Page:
He doesn’t have smarts and it’s not handed to him like Blanche gets it. Stanley works for everything he has. They give each other looks of anger. It is significant because it’s like two children fighting to be the best. They can’t seem to get along and they can’t seem to find a common ground.
“Playwright Tennessee Williams was born on March 26, 1911, in Columbus, Mississippi” (“Tennessee Williams”). Tennessee Williams was one of the most prominent playwrights in history. The way he conducted plays were dramatic, eye opening and ahead of his time. Tennessee Williams was a white Southern male who grew up in one the harshest time periods in America. It was a more strict time period with old idealistic ways.
Later on in the story we find that Blanche had lied once again. Mitch states, “Lies, lies, inside and out, all lies.” Blanche responds with “ Never inside, I didn't lie in my heart…” (119). When Blanche responds with this statement of never lie inside, it represents how she believed her own lies nearly as much as Mitch did. When Mitch forces Blanche into the light, he reveals he knows that she has lied to him, this represents Blanche coming to reality but still believing her delusions. In order for Blanche to tell Mitch the truth inside and out it is necessary for her to come clean about her past life.
Also, Blanche plays emotional games with men to get the attention she needs to feel good. For example, when Blanche sees the paper boy, she takes out a scarf to try and seduce him, quickly kisses him without waiting for consent, and rushes him on his way without a word from him, just to play with his emotions (pg. 88). Even when something bad happens to Blanche, she copes by making a lie to cover up her emotions. After Blanche was raped and Stella did not believe what had happened, she falsely told her sister “…the rest of [her] time [she] is going to spend on the sea…”(pg.
Blanche’s constant bathing, which is a passive, happy activity like a ‘child frolicking in a tub’, serves as an escape from reality. This childish mannerism displayed by Blanche indicates her innocence, yet the innocence Blanche beholds is not sexual but naïve in the sense that she cannot see the real world for what it is. Her need to act young also displays her paranoia of ageing. At the same time as wanting to gain back youth, she subconsciously tries to clean away her past, like rape victims are known to do. However, this inner calm is only short term, and it is ironic that while she takes her refuge in a bath, Stanley takes the opportunity to maliciously reveal her past to Stella.
This behavior of her desires also shows how she is living in an illusion trying to recreate her relationship with her husband. However, this is not possible since the illusion she is trying to create is in the past and cannot be remade. Where she tries to repeat the illusion, which eventually leads her to a destructive path. Consequently, Blanche’s overwhelming desire causes the loss of her relationship with Mitch and the only escape she had out of this illusionary world. Where she is unable to escape her illusions and now truly believes in it.Mitch rejects Blanche because of how Stanley told him about her past.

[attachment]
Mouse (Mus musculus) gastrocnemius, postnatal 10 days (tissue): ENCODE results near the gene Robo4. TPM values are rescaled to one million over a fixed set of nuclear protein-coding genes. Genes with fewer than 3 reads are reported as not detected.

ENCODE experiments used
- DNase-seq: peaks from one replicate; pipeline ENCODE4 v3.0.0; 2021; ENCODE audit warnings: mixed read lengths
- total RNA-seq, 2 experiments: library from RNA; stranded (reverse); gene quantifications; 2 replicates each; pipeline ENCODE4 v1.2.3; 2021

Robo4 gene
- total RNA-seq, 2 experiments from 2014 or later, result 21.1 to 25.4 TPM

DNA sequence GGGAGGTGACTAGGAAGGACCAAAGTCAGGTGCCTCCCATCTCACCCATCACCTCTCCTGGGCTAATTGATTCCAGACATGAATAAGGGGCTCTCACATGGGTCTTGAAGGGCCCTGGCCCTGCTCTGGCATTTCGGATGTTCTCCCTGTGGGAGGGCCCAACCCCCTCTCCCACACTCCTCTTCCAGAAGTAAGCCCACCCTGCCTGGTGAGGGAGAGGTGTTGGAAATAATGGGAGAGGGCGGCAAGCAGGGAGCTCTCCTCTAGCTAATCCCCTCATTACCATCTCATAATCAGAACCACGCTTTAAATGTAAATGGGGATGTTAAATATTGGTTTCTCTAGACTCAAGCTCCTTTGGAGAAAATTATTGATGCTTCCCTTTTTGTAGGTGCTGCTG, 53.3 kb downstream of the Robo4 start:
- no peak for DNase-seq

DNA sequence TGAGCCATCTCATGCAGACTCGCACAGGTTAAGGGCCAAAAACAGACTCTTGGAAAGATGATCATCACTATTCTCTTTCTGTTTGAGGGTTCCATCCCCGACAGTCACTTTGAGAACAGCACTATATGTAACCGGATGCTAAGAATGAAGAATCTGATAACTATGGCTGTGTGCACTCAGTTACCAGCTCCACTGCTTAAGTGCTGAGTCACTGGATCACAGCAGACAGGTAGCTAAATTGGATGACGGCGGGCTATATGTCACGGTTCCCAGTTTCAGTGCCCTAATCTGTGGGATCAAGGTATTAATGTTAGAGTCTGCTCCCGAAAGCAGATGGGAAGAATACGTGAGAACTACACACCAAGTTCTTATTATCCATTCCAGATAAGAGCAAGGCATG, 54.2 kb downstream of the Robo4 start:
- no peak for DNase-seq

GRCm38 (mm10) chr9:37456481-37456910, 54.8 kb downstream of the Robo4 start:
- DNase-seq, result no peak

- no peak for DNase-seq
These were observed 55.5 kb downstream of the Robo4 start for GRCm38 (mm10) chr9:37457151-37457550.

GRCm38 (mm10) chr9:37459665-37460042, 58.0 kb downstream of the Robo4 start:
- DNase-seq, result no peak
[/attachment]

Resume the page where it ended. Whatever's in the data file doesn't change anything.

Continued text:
[He starts to remove his shirt].” (26) He walks around his house shirtless with his sister in-law being the only one in the house and as we learn it is for the sex appeal between him and Blanche. He also displays the characteristics of an ‘animal’ by talking without respect and discretion. He tells a story to Blanche about a woman who said, “I am the glamorous type! (Woman)” and “I said (Stanley) “So what?”(38) This shows his complete lack of consideration for women and it also accents him being the archetype male. When you glance at Stanley’s life he
One point of view voiced in the play is that this sort of physical masculinity is sub-human and primitive; another is that it is sexually attractive and appealing. To Blanche, Stanley originally comes off as appealing however once he rapes her, he becomes monstrous in her eyes. On the contrary, Blanche is not exactly humane as well. Blanche is the extreme version of how a female was represented in the mid-1900s, but takes crazy too far. As opposed to helping Blanche deal with the world, her fantasizing is more destructive then helpful.
Blanche’s desire for marriage stems from the happiness she felt from her first marriage when she was young. She was completely in love with her husband, and was utterly shocked to find out that he preferred men to the point where she had called him “disgusting”. In the end, he took his own life and Blanche had become widowed. Scarred by the death of her husband, she finds content in the arms of any stranger who admires her façade. Blanche’s dependence on a man is a clear representation of her desperation for a married life.
Things escalate between the two because of Stanley’s drunken rage taken out on Stella, but also because Stanley begins to become suspicious and aware of Blanche’s many lies and cover-ups. Conflicts form and grow out of control and